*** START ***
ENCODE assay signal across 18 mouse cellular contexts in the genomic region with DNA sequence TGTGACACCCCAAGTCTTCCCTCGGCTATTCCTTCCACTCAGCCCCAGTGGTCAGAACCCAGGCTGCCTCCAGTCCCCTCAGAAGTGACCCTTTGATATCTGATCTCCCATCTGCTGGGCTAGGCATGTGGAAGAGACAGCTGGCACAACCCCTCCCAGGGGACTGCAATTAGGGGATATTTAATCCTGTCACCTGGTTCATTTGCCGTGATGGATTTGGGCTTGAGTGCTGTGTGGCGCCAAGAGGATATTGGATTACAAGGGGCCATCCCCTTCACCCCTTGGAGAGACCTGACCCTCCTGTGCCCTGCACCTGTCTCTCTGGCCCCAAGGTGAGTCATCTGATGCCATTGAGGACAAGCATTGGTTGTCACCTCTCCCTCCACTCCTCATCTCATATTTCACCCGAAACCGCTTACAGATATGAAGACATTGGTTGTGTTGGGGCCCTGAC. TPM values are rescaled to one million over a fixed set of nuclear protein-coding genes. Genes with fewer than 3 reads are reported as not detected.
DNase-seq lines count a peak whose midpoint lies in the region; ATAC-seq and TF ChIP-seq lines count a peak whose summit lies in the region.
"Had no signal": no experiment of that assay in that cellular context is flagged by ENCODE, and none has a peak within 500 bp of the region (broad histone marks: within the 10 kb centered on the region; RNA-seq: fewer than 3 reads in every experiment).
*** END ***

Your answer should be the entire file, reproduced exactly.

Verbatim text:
ENCODE assay signal across 18 mouse cellular contexts in the genomic region with DNA sequence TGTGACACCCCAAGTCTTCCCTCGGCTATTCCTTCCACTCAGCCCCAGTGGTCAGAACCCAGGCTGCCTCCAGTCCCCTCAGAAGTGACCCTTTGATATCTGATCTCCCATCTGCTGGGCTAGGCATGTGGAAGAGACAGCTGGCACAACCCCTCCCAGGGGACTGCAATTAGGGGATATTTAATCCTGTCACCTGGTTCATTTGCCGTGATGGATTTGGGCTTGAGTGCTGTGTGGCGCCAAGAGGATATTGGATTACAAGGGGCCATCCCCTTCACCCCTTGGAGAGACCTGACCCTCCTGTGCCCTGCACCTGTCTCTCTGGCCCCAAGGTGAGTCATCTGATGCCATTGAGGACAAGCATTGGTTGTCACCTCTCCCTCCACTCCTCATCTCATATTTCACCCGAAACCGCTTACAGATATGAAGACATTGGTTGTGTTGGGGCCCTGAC. TPM values are rescaled to one million over a fixed set of nuclear protein-coding genes. Genes with fewer than 3 reads are reported as not detected.
DNase-seq lines count a peak whose midpoint lies in the region; ATAC-seq and TF ChIP-seq lines count a peak whose summit lies in the region.
"Had no signal": no experiment of that assay in that cellular context is flagged by ENCODE, and none has a peak within 500 bp of the region (broad histone marks: within the 10 kb centered on the region; RNA-seq: fewer than 3 reads in every experiment).